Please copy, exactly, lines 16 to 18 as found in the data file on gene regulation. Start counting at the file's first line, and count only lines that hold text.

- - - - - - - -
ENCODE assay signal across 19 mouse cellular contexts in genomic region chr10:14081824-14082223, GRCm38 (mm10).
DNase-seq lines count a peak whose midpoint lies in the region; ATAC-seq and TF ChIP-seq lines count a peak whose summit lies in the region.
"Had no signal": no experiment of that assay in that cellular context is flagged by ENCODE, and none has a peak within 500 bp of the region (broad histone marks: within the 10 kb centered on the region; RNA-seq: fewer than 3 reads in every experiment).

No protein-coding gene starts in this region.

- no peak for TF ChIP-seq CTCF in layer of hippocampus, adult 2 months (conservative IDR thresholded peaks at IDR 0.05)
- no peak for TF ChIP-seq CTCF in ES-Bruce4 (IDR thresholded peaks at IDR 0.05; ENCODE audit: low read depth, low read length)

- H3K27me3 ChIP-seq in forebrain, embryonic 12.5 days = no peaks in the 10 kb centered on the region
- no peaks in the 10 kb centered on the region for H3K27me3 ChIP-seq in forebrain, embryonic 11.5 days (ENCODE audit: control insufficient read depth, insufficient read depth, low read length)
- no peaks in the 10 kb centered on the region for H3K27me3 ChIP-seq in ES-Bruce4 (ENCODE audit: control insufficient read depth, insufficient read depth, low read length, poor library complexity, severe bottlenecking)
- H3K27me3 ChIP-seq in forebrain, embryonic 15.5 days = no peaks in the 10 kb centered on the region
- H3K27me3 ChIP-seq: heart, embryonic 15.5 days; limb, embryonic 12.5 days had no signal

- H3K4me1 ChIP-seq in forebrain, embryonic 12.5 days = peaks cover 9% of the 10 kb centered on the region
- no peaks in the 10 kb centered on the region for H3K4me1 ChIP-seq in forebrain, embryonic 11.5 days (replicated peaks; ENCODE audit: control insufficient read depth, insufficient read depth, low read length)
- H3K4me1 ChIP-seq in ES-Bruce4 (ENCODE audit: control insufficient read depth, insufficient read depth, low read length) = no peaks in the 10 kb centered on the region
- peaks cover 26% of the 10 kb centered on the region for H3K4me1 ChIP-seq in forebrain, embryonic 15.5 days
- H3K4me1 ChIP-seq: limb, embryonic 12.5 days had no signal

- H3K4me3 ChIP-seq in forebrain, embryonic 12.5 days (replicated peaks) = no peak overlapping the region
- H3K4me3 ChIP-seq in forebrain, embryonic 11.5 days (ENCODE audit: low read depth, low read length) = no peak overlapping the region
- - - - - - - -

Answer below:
- H3K4me1 ChIP-seq: limb, embryonic 12.5 days had no signal

- H3K4me3 ChIP-seq in forebrain, embryonic 12.5 days (replicated peaks) = no peak overlapping the region
- H3K4me3 ChIP-seq in forebrain, embryonic 11.5 days (ENCODE audit: low read depth, low read length) = no peak overlapping the region